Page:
MIAA Promotes Adaptive Sports Initiative | Athletic Business

MIAA Promotes Adaptive Sports Initiative

The Massachusetts Interscholastic Athletic Association is launching an initiative to promote participation in adaptive sports. This initiative follows in the footsteps of the Eastern College Athletic Conference, which this fall became the first collegiate conference to offer NCAA-sanctioned events and varsity-level competition for adaptive sports. According to The Boston Globe, an email containing an outline of the initiative was sent out last week to Massachusetts principals and athletic directors.

The MIAA has a history of accommodating student-athletes with disabilities, but this initiative was created to further encourage participation. It attempts to go beyond accommodations made in the past by creating several new features that promote participation and equality.
Under the initiative, a new category would be created for students with disabilities that would allow them to compete against each other and win individual championships within their categories. The initiative also allows athletes with disabilities to be members of able-bodied teams, though they would not be among the rankings for the team unless they place among other top performers.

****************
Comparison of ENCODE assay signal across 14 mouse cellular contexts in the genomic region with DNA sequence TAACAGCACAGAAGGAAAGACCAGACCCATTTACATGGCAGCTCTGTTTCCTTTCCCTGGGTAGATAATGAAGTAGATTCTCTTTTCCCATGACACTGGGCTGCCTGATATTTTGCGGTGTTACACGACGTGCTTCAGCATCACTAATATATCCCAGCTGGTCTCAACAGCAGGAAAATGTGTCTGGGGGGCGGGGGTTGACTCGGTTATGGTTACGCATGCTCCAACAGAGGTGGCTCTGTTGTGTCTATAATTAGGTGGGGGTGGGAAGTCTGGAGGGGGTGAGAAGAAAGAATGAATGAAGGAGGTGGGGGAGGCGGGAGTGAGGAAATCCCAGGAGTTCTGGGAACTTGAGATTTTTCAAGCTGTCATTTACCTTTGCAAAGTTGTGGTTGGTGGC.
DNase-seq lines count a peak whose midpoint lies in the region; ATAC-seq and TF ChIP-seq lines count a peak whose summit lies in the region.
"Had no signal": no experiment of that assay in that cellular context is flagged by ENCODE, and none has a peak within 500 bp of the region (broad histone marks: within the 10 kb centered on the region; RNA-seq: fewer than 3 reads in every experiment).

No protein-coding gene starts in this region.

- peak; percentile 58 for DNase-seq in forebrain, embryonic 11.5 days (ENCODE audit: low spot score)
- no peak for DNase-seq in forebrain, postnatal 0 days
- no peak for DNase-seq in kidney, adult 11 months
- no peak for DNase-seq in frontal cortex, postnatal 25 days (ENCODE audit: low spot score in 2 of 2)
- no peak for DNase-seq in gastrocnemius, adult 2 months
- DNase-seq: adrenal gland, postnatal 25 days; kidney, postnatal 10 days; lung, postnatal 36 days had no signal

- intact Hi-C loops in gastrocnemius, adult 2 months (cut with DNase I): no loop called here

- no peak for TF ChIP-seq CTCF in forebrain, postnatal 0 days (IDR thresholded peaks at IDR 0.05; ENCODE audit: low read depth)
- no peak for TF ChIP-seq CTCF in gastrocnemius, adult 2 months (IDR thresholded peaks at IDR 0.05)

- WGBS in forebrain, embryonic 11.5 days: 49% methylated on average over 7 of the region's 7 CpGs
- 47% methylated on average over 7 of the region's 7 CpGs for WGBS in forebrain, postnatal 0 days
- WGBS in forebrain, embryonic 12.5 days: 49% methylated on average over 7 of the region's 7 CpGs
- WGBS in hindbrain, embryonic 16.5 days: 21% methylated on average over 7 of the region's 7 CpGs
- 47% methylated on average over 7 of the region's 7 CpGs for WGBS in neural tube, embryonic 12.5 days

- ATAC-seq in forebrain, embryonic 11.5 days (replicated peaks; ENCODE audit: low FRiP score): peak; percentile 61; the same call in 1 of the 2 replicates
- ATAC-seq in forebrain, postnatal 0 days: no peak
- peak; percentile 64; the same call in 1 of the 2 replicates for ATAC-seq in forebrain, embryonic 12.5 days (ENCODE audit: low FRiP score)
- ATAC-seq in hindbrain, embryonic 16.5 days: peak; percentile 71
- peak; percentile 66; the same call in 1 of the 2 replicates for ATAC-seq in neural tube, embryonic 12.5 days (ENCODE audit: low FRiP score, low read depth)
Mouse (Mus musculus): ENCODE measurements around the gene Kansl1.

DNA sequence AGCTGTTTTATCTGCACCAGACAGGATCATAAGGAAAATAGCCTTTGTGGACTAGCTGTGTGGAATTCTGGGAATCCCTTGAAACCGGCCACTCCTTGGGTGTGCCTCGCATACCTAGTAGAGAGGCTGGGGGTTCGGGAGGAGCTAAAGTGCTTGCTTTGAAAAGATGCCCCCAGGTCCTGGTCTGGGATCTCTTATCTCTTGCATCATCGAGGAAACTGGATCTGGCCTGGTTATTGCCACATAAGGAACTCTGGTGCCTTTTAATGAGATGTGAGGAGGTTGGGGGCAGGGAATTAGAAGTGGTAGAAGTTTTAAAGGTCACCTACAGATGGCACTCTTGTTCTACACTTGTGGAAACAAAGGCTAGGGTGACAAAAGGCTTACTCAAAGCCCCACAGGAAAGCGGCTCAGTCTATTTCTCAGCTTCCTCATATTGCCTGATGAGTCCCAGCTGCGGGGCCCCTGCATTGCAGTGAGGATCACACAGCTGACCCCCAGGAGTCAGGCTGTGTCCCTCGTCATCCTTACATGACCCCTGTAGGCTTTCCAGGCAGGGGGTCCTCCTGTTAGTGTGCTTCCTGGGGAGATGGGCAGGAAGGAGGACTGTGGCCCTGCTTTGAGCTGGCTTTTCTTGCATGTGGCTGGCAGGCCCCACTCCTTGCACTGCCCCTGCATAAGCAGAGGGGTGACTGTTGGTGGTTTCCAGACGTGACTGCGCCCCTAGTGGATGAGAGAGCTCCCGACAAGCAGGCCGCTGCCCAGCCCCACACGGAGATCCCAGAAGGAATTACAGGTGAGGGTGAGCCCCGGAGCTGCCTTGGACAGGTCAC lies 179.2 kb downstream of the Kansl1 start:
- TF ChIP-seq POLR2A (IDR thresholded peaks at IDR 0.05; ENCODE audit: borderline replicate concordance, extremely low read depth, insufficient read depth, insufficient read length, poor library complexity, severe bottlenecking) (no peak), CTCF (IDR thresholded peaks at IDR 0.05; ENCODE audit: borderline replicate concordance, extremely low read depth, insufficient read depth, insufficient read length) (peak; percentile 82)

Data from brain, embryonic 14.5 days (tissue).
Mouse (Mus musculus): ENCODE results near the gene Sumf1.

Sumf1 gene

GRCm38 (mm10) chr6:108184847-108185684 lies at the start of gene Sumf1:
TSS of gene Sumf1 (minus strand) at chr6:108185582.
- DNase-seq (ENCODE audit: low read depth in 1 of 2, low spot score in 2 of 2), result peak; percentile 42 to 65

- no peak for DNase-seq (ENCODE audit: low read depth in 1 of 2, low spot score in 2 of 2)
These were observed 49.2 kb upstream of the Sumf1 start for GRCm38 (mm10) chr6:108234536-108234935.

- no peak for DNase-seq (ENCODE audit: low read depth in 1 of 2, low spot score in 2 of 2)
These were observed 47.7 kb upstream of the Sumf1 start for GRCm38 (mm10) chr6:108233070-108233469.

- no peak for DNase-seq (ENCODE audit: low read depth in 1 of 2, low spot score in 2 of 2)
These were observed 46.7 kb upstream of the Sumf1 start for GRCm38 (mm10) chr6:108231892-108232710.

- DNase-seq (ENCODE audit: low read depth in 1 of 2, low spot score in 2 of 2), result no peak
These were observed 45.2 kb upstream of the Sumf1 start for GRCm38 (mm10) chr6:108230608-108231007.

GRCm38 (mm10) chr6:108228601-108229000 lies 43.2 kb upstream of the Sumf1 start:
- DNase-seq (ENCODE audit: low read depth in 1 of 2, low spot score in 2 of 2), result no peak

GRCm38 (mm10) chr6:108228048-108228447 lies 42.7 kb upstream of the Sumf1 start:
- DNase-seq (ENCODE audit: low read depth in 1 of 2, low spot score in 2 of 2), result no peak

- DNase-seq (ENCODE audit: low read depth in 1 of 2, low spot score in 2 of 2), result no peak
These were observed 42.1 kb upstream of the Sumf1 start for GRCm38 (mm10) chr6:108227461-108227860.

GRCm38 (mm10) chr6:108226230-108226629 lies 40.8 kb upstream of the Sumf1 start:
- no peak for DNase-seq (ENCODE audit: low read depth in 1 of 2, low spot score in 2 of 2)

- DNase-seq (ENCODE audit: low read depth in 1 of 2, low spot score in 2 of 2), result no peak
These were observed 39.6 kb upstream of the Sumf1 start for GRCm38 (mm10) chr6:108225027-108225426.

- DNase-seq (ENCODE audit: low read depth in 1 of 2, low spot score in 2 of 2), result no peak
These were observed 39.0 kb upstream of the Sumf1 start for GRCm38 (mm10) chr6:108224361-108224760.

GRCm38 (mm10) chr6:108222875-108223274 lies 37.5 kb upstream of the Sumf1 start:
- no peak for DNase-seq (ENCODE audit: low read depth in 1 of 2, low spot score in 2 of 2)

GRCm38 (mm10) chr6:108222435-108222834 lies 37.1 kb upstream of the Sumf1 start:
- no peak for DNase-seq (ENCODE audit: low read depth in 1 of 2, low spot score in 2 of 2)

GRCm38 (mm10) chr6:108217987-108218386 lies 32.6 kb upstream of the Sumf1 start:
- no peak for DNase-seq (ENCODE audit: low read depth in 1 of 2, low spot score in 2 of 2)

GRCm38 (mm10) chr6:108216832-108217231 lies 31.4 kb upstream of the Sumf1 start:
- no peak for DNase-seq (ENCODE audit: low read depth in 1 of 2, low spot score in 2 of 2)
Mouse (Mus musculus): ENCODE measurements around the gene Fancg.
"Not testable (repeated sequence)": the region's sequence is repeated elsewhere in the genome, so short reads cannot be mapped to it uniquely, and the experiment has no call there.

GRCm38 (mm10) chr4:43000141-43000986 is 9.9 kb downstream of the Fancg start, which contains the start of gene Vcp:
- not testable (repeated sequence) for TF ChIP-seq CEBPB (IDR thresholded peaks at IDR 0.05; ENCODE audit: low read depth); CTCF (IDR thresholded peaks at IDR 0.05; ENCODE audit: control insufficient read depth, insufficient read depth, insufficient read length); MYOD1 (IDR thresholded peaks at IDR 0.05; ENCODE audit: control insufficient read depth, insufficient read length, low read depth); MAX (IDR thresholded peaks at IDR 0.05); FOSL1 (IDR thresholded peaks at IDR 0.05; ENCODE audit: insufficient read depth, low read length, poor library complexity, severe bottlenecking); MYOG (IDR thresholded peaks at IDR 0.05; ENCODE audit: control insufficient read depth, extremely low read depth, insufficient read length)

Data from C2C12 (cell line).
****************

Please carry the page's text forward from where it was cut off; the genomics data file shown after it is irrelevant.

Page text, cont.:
The initiative also explains how student-athletes can qualify for championship events when facing able-bodied competition, requiring them to meet standards determined by the results from the national Paralympic-level competitions. During the first few years of the initiative, these standards may be waived or modified based upon the number of disabled athletes at the event.
According to Joe Walsh, president of Adaptive Sports New England, the initiative is an attempt to create equality among able-bodied and disabled athletes. Walsh states, “The standards are intended to allow student-athletes who have disabilities to qualify for state championships if they are at same level of competitiveness as the other athletes qualified for state championships. It’s recognition that they are the same level of athlete.”
The MIAA initiative is facing a few challenges. According to MIAA assistant director Dick Baker, “The biggest roadblock has been having schools recognize these students and getting them involved in their programs.” The MIAA estimates that there are a total of 230,664 students-athletes that competed during the 2014-15 academic year, and Walsh estimates that there may be around 1,000 athletes with disabilities in the state.

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